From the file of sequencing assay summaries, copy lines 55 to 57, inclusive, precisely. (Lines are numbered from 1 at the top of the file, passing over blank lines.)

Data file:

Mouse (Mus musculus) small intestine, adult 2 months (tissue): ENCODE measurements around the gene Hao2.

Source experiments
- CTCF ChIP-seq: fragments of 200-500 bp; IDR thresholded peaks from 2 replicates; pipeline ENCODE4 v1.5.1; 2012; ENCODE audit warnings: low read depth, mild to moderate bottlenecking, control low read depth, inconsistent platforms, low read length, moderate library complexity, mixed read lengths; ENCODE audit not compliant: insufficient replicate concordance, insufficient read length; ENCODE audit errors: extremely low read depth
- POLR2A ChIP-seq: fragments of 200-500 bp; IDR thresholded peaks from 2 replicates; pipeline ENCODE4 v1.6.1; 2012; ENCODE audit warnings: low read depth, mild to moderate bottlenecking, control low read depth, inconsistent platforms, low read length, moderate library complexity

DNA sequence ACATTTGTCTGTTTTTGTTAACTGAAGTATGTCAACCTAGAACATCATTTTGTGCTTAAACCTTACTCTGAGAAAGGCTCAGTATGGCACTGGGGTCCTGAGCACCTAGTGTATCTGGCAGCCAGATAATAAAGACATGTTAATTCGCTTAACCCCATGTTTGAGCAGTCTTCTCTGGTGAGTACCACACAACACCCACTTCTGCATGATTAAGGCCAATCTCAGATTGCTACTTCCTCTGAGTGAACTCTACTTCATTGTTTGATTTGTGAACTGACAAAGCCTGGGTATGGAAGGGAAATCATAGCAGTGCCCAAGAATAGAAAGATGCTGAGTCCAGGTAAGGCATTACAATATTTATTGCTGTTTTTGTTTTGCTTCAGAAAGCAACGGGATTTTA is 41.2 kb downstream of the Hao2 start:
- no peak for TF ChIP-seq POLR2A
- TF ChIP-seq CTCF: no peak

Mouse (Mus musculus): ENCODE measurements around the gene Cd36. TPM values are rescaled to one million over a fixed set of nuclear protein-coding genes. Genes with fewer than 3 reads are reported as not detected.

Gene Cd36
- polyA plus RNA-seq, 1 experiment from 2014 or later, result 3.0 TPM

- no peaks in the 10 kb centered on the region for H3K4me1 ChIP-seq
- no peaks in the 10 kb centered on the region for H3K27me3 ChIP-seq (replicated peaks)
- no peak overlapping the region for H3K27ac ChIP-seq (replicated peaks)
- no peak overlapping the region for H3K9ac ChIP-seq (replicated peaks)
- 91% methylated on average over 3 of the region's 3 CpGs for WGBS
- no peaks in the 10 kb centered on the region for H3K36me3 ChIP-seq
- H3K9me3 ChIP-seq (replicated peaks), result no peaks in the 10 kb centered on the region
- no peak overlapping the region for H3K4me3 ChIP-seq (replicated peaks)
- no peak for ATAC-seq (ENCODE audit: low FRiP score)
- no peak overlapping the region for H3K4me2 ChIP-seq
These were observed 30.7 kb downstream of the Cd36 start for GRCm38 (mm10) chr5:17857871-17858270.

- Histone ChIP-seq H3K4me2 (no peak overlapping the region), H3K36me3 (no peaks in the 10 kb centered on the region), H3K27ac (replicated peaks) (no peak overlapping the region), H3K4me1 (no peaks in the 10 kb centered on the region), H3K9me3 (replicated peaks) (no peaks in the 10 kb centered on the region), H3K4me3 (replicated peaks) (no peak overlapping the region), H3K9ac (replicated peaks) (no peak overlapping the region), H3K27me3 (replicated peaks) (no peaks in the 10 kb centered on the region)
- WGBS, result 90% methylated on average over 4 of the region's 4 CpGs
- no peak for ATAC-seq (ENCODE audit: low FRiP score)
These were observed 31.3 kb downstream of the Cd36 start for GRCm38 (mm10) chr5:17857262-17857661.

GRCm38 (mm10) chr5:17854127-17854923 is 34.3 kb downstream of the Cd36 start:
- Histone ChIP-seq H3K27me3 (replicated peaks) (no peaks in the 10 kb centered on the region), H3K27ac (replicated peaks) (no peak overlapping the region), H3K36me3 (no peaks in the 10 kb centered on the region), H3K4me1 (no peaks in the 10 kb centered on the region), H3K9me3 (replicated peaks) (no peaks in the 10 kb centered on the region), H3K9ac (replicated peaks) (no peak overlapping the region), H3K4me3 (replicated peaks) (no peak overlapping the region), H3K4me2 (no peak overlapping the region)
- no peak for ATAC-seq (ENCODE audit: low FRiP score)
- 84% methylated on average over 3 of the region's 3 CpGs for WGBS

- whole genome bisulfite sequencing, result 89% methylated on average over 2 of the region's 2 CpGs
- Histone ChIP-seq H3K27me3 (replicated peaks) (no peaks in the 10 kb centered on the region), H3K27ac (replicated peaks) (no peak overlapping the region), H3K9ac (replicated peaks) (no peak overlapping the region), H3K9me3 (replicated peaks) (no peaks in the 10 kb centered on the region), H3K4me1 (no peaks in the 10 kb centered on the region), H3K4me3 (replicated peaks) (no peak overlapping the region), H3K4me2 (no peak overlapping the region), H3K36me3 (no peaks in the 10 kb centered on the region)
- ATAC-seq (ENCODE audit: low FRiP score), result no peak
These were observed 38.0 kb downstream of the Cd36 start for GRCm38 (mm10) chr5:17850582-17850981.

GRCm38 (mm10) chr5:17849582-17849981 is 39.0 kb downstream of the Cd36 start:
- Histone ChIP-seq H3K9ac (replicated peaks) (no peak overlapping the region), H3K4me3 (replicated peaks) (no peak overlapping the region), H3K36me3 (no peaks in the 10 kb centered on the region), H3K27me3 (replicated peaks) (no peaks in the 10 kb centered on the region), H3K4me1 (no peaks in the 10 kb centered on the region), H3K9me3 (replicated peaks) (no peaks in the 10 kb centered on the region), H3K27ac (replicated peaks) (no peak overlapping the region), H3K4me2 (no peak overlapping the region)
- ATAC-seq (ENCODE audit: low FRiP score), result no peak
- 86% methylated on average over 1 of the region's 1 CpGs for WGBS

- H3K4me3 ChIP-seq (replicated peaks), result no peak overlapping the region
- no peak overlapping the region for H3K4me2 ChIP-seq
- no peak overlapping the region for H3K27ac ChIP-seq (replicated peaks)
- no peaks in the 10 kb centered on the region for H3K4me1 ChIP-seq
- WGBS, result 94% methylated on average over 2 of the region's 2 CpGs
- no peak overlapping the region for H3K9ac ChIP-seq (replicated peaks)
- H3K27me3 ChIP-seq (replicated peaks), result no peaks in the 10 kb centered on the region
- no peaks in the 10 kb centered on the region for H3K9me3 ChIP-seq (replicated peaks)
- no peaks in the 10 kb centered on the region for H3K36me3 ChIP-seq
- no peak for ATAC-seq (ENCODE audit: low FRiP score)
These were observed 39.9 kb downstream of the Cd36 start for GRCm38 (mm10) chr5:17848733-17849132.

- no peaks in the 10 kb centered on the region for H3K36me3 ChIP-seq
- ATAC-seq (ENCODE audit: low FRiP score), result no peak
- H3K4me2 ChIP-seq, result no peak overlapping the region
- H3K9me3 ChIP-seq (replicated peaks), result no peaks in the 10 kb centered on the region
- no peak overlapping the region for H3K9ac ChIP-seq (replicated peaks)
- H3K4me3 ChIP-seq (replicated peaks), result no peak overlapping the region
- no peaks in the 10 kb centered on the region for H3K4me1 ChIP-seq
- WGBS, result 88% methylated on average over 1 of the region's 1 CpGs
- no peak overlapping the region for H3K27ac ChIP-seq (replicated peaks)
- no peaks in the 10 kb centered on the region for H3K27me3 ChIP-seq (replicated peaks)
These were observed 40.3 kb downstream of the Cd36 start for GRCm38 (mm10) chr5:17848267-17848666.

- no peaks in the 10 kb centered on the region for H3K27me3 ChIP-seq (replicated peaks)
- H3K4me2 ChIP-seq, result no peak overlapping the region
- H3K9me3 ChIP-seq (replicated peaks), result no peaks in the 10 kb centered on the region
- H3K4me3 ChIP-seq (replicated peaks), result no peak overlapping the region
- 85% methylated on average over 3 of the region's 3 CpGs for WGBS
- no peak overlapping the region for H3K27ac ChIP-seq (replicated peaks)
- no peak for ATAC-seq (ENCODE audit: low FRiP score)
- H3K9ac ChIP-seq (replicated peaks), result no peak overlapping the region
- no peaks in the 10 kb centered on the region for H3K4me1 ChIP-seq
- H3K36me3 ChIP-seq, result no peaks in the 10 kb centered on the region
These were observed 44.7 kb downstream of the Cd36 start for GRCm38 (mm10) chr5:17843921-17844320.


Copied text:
- no peaks in the 10 kb centered on the region for H3K4me1 ChIP-seq
- WGBS, result 88% methylated on average over 1 of the region's 1 CpGs
- no peak overlapping the region for H3K27ac ChIP-seq (replicated peaks)